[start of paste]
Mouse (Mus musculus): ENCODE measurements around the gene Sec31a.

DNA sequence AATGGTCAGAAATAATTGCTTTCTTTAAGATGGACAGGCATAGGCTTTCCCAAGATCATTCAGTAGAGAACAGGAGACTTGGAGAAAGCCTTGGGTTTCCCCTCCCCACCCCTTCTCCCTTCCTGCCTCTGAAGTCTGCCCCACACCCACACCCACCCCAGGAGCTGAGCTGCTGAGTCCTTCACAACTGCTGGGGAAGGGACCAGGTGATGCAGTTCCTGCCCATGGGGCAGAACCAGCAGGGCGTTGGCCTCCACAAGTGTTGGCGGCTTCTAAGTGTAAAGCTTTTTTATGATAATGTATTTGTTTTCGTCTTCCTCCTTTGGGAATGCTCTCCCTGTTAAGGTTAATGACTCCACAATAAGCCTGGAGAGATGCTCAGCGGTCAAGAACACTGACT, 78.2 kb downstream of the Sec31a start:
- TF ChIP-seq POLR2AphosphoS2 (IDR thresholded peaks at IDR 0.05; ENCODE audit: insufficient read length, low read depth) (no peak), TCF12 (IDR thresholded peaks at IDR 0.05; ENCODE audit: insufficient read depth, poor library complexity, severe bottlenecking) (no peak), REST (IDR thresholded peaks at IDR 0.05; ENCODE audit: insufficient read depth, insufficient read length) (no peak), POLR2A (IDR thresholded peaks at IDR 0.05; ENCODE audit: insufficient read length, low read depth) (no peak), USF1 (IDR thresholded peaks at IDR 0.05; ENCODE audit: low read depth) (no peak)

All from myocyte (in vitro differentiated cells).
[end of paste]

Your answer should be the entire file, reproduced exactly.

Mouse (Mus musculus): ENCODE measurements around the gene Sec31a.

DNA sequence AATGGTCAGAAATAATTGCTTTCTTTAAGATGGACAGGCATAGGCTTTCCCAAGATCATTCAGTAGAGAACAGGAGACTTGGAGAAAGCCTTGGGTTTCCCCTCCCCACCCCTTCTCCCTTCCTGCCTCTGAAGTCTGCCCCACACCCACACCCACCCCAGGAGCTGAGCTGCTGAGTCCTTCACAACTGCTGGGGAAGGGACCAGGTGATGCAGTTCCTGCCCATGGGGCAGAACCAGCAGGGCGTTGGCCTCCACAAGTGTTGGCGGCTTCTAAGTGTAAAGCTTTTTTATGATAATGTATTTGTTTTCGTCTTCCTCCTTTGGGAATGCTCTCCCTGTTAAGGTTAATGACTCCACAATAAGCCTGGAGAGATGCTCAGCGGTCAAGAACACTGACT, 78.2 kb downstream of the Sec31a start:
- TF ChIP-seq POLR2AphosphoS2 (IDR thresholded peaks at IDR 0.05; ENCODE audit: insufficient read length, low read depth) (no peak), TCF12 (IDR thresholded peaks at IDR 0.05; ENCODE audit: insufficient read depth, poor library complexity, severe bottlenecking) (no peak), REST (IDR thresholded peaks at IDR 0.05; ENCODE audit: insufficient read depth, insufficient read length) (no peak), POLR2A (IDR thresholded peaks at IDR 0.05; ENCODE audit: insufficient read length, low read depth) (no peak), USF1 (IDR thresholded peaks at IDR 0.05; ENCODE audit: low read depth) (no peak)

All from myocyte (in vitro differentiated cells).